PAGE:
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Such was my housemate’s review of Normal People, the BBC adaptation of Sally Rooney’s bestselling novel, and what finally convinced me to watch it. Twelve half-hour episodes later, I can confirm: she was right.
When I was growing up, I inexplicably longed for a film or a book or a TV series that contained no real drama. No deaths, no explosive break-ups, no extraordinary wealth or unbelievable meet-cutes… just something that showed life as it is.
Normal People does just that. It is deeply, profoundly ordinary. It charts the relationship between two Irish teenagers – Marianne and Connell – as they navigate the journey from secondary school through university and into young adulthood. No high drama, no cliff-hangers, and yet it is never dull. There are – just as there are in life – moments of quiet misunderstanding, unexpectedly intimate admissions, and deep, aching disappointment and regret.
Normal People is so profoundly relatable because it speaks of the human experience in both its simplicity and its specificity. Friendship, love, intimacy, betrayal, forgiveness. How family forms you in irrevocable ways – for good or ill. How growing up is so beautiful and so painful all at the same time. How those we do life alongside change us in deep and unexpected ways.
The relatability of Normal People is, I think, what has made it so popular. To see something so very ordinary played out on the screens we’re used to watching high drama and light-hearted entertainment on catches you by surprise, and then somehow scratches an itch you didn’t necessarily know you had.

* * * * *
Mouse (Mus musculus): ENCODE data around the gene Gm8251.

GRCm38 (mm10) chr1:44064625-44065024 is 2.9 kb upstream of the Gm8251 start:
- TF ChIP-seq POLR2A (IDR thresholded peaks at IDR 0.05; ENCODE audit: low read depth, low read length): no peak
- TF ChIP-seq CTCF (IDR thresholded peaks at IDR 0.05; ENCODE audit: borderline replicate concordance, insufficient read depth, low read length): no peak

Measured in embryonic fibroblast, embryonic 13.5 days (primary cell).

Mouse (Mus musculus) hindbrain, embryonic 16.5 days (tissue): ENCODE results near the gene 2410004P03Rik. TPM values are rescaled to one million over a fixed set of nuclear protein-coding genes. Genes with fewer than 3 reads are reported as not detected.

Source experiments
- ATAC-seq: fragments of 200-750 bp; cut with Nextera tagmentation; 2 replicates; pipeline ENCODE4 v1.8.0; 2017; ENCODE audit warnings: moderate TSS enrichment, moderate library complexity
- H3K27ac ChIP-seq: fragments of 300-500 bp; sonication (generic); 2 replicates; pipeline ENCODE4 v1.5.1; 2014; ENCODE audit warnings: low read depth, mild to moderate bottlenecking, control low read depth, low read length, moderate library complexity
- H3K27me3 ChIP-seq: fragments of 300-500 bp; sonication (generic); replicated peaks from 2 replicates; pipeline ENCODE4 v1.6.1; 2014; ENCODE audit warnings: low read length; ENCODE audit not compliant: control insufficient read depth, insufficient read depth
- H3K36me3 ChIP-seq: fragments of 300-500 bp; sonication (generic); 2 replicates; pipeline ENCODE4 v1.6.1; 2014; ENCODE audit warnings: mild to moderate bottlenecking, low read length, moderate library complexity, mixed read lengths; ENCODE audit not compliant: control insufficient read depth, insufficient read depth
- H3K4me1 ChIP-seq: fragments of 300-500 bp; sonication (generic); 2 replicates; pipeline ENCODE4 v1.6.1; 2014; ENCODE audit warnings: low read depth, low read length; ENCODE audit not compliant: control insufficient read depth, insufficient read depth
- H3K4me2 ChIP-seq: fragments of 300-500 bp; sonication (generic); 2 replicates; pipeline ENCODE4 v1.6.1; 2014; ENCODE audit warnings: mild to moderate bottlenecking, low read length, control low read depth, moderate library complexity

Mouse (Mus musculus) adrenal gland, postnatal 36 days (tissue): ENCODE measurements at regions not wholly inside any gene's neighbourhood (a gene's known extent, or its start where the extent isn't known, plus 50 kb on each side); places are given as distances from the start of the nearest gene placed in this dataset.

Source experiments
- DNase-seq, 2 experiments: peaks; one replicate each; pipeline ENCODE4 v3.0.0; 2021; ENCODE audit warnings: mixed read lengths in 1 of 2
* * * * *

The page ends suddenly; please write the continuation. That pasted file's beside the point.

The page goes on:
For those of us who are Christians, it is perhaps this that makes our faith so compelling. It is relatable. It is not about a far off, distant deity with whom you have nothing in common, who demands things of you. Instead, it is about a God who makes himself profoundly, deeply relatable.
The intimacy of the incarnation, the deep relatability of Emmanuel – God with us – somehow scratches an itch you didn’t necessarily know you had. This God is a man of sorrows, acquainted with grief. He knows friendship, love, betrayal, forgiveness. He understands the parallel beauty and pain of life on earth – the messy mix of goodness and brokenness that we face on a daily basis.
And that, now perhaps more than ever, is a God for whom our world longs.
Nell is the Church Partnerships Manager at IJM UK. She tweets as @alianoree.